Asset Management Automation IIoT

Cloud Technology Partnerships in Energy Push Maintenance Forward

Grant Gerke | December 22, 2017


Technology partnerships in manufacturing and, in particular, with the asset management sector were one of many trends in 2017. Efficient Plant reported on HIROTEC, a Tier One automotive supplier, and how they worked with PTC on a machine-monitoring, pilot project for a Detroit plant. The upshot of the project included the ability for upper management to see quick results and estimate return on investments (ROI) with this Agile-based project.

HIROTEC is global and so is Chevron Corp., which recently announced a seven-year agreement with Microsoft back in late Fall to be the primary cloud provider for the oil and gas company.

“We already have a head start in digitizing our oilfields, but we want to accelerate our deployment of new technologies that position us to increase our revenues, lower our costs, and improve the safety and reliability of our operations,” says Joe Geagea, executive vice president of technology, projects and services for Chevron.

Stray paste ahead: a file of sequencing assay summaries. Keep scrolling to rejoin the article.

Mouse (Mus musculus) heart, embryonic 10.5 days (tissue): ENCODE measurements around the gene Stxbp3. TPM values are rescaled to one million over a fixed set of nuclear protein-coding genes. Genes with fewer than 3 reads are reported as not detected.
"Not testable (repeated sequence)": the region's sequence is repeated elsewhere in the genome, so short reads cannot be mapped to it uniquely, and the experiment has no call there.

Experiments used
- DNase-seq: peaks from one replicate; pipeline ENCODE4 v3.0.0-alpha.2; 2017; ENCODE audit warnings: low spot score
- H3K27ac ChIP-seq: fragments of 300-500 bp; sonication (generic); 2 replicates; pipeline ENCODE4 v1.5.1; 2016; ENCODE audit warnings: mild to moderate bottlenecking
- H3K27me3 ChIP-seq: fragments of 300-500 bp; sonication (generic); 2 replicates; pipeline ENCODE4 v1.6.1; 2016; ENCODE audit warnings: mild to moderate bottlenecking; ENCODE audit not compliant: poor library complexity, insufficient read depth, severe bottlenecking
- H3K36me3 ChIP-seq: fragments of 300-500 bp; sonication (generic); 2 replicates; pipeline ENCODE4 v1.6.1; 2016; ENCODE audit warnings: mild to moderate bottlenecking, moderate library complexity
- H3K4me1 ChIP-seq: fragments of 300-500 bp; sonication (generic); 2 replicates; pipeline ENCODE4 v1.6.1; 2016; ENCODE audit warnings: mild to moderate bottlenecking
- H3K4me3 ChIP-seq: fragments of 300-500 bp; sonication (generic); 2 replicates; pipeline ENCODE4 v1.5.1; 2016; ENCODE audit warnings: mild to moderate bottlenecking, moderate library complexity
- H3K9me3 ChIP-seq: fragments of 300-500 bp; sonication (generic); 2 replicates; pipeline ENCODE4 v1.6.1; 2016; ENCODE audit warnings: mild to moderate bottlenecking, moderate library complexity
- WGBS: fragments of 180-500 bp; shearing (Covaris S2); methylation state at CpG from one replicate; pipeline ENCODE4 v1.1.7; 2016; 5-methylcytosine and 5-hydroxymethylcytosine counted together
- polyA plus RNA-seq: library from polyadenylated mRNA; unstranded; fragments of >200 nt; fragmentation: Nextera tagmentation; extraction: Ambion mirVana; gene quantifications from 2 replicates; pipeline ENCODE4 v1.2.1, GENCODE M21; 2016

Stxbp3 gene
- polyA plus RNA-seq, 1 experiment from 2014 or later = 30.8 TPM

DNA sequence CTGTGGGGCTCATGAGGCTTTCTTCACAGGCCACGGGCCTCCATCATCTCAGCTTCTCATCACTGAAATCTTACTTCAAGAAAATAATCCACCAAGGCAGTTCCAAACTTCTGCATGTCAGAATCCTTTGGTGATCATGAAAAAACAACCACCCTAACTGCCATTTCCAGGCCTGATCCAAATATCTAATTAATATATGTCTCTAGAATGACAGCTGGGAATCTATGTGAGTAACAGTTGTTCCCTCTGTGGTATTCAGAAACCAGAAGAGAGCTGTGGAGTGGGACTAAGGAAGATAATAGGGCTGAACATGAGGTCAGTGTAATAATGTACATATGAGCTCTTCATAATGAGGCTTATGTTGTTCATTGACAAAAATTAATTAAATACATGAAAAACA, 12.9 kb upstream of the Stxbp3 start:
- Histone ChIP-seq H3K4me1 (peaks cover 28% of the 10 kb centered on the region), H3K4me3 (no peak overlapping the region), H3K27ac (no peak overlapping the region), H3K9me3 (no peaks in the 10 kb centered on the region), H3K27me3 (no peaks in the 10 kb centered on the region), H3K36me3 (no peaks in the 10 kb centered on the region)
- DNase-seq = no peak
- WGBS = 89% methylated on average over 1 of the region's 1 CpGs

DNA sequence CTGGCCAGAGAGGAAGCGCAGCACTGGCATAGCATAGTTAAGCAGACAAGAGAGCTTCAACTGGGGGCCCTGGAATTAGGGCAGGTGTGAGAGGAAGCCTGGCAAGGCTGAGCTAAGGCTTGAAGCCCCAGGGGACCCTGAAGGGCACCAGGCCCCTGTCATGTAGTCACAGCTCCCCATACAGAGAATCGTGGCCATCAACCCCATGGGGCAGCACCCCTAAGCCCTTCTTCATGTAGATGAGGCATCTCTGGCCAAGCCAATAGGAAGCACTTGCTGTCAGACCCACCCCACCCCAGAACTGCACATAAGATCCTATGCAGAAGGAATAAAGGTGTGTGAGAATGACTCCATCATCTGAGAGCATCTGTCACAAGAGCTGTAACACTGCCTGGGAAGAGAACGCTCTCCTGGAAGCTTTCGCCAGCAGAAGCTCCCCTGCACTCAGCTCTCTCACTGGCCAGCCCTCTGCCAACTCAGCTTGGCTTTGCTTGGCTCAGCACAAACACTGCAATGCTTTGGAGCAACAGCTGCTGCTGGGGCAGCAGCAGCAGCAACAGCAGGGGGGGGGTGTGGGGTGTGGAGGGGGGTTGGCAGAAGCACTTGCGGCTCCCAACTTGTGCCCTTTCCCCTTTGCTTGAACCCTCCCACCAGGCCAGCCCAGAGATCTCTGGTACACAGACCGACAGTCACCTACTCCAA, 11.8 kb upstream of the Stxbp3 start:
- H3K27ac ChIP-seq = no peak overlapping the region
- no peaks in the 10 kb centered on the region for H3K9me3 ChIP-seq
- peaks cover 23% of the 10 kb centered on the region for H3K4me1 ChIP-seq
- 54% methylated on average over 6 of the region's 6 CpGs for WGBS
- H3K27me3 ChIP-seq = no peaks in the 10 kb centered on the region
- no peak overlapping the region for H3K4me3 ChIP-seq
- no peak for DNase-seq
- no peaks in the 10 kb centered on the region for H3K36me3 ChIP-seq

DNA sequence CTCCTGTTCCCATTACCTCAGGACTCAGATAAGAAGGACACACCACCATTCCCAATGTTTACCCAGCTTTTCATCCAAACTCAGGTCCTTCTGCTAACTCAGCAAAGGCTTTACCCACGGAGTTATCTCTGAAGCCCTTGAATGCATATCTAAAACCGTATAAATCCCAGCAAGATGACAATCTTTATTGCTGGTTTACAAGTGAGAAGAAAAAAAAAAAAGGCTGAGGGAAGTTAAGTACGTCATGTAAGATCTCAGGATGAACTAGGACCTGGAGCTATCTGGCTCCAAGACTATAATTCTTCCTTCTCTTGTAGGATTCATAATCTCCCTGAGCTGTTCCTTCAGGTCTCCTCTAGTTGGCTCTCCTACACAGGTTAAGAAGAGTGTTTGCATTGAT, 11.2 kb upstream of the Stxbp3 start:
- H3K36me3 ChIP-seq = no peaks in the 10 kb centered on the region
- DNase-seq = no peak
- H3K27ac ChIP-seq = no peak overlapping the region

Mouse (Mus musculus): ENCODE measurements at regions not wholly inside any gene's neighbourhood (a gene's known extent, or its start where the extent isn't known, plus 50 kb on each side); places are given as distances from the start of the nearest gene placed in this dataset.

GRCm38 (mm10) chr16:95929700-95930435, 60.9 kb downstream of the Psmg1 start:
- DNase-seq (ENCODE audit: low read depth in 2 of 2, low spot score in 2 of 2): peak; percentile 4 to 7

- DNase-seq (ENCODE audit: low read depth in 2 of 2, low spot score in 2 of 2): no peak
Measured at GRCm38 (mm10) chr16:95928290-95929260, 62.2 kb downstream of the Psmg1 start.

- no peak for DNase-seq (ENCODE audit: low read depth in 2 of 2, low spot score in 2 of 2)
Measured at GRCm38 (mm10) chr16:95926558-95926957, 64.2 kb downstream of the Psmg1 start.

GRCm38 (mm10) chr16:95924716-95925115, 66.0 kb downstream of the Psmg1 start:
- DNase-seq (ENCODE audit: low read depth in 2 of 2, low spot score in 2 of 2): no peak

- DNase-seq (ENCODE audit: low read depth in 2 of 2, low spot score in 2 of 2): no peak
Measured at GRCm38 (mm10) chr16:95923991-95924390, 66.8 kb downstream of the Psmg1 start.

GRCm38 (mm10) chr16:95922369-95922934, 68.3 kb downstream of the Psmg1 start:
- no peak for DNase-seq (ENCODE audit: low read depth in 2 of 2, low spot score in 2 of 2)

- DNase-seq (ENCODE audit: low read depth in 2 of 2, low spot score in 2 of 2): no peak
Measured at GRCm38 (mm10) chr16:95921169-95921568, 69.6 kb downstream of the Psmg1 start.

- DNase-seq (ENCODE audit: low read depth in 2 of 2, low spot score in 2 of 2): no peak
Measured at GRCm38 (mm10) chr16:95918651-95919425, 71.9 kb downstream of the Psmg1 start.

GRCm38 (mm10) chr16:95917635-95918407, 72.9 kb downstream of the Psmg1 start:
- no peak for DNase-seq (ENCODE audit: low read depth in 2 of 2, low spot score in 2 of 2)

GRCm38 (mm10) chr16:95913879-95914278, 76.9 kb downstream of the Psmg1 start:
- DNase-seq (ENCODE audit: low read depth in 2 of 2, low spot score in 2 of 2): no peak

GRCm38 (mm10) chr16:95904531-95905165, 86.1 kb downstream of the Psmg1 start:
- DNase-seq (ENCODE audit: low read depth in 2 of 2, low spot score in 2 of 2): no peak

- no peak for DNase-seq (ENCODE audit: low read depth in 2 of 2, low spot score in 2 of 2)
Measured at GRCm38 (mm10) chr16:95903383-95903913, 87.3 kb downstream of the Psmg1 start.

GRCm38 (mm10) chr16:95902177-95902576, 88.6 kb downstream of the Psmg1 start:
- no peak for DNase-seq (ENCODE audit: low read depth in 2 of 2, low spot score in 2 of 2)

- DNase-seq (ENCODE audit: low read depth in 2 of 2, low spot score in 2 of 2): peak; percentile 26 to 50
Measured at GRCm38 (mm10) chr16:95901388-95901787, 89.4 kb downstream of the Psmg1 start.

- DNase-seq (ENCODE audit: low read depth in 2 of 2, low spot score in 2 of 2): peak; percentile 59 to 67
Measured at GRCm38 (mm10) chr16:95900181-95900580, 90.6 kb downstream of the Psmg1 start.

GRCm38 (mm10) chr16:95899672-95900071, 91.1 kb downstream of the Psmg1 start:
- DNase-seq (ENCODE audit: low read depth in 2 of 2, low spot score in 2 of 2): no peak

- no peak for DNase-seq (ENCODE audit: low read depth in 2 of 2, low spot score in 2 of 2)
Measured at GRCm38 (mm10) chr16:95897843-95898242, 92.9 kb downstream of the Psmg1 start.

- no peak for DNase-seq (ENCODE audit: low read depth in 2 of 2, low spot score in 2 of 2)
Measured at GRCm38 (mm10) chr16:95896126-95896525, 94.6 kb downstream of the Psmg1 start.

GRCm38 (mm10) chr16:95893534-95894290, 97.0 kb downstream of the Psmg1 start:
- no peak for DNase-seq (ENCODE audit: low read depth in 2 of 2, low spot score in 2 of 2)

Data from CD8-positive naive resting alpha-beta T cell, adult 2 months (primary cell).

The big driver for this move was the bottom dropping out of crude oil in 2014 and 2015, but the industry’s exposure to better data visibility is now a slam dunk in late 2017.The supermajors have moved away from big exploration projects — moving away from expensive Arctic — and targeted process optimization in the fields and even downstream.

According to Chevron, the Microsoft strategic partnership is part of Chevron’s overall digitization initiative, a multi-year effort to streamline information technology (IT) operations around a digital core connecting the company’s engineers and operations through nimble analytics and increased automation.

A “digital core” or some kind of standard for upstream reporting is a hard challenge for Chevron, which has numerous exploration and production (E&P) companies that float under the umbrella of the parent company. Many E&P acquisitions that never moved one common automation and controls platform and resulted in many disparate systems. So, standardizing and having data visibility in the cloud is vital for the future of oil as demand keep trending downward.

Many cloud companies are targeting this nascent trend in oil and gas, with companies like Silicon Valley-based Elemental Analytics also using Microsoft’s Azure platform. Stay tuned for more partnerships in 2018.





Grant Gerke

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